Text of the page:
New Delhi: Firm on its stand, Sonia Gandhi-led National Advisory Council (NAC) Friday unveiled the first part of the draft food bill that seeks to provide legal food entitlements to 75 per cent households.
An expert group appointed by Prime Minister Manmohan Singh had rejected the NAC recommendations which were first made on October 23 contending that it would not be possible in view of the current availability of foodgrains.
NAC members said that the recommendations of the expert group headed by PM's Economic Advisory Council Chairman C Rangarajan have not been received by them yet.
"There is no formal reference from the PMO or from the Rangarajan Committee," a member said, adding that the NAC did deliberate on the recommendations which had appeared in the media.
"We are not in the business of reacting to the Rangarajan Committee. The NAC recommendations on food security are in the public domain and we have invited suggestions on it. Let there be a debate on identifying the best way forward," the member said.
The NAC draft recommends providing 35 kg foodgrains -- rice, wheat, millets -- at Rs 3, Rs 2 and Re 1 per kg for 'priority group'. This group covers 46 per cent households in rural areas and 28 per cent in urban areas.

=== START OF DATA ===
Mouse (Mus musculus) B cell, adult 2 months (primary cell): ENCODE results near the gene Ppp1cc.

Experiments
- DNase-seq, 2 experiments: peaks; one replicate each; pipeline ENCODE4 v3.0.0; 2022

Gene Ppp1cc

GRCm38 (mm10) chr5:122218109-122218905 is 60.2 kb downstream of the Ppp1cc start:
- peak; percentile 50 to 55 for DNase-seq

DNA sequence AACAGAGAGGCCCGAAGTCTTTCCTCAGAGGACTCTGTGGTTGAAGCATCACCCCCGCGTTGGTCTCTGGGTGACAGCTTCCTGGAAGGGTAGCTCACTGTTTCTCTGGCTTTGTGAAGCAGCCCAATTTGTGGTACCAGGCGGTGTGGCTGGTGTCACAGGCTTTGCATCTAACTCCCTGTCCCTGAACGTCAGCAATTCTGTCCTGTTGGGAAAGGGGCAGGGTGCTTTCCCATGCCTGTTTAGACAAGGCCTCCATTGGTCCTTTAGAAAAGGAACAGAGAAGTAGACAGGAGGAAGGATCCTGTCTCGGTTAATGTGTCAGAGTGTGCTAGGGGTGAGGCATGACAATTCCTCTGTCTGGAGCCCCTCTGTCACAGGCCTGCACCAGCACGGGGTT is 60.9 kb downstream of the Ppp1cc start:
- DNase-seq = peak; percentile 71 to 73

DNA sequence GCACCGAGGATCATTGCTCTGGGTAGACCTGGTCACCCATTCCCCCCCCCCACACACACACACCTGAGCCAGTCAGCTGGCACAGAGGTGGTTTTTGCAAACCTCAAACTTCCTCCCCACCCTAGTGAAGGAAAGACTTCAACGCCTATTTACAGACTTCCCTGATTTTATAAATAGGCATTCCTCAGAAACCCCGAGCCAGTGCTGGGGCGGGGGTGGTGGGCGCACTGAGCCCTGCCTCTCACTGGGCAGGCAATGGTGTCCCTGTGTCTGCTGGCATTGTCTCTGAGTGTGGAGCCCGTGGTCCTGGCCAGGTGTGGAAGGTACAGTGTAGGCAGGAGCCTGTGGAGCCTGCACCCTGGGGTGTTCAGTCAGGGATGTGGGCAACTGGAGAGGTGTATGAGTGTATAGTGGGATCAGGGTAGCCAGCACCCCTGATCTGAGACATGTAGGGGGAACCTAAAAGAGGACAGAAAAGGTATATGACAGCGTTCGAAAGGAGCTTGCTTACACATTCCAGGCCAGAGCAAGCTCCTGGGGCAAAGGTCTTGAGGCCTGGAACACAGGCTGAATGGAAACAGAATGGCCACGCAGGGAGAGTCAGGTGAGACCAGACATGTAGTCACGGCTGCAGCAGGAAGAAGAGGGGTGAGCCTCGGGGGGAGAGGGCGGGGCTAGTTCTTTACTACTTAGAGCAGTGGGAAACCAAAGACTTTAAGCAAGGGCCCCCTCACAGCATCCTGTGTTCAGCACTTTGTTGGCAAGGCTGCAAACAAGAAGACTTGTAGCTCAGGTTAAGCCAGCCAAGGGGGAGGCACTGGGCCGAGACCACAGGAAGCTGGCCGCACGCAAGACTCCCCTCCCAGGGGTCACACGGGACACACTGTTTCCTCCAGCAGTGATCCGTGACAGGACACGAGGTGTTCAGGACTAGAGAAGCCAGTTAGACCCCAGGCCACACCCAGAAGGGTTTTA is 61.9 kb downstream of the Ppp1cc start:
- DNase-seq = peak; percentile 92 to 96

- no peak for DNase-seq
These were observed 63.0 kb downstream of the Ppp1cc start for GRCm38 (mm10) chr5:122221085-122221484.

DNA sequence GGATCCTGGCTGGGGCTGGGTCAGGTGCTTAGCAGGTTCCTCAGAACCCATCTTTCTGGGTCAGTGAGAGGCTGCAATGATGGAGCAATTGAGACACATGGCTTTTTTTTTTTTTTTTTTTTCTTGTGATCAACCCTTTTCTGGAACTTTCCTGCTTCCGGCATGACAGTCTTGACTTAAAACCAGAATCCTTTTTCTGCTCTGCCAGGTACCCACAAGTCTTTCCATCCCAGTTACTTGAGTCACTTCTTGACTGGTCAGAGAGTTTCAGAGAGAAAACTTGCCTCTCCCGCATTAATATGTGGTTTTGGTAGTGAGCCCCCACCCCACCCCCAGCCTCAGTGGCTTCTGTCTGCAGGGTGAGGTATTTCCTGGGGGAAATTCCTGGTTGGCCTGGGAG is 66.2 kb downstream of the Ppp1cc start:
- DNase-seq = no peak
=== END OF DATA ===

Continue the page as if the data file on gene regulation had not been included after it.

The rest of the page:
Besides, it also recommends 20 kg foodgrains at half the price of the minimum support price for the 'General category', which covers 44 per cent households in rural areas and 22 per cent in urban areas.
The NAC wanted the Centre to specify the criteria for categorization of population into "priority" and "general" households.
The NAC also decided to recommend to the Rural Development Ministry on granting highest priority to inclusion of SC/ST families in the list of Below Poverty Line households being planned by it.
In October last, the panel chaired by Gandhi had drawn up ambitious plans to make differential legal entitlement of foodgrains to 75 per cent households covering rural and urban areas.
As per the recommendations, 90 per cent of the rural areas and 50 per cent of the urban parts are proposed to be covered under the draft food security law.
The NAC had sent its recommendations to the government on October 27 following which the Prime Minister had asked Rangarajan to examine the proposals.
Another member said that estimates of the NAC on foodgrain procurement were "more realistic" as it had consulted the Planning Commission and the Food Ministry before finalising its recommendations.
Going by NAC proposal, the foodgrain requirement would be 74 million tonnes upon completion of final phase in 2014, while the total foodgrain availability with the government in 2011-12 and 2013-14 is likely to be 56.35 million tonnes and 57.61 million tonnes, respectively, based on the current production and procurement trends.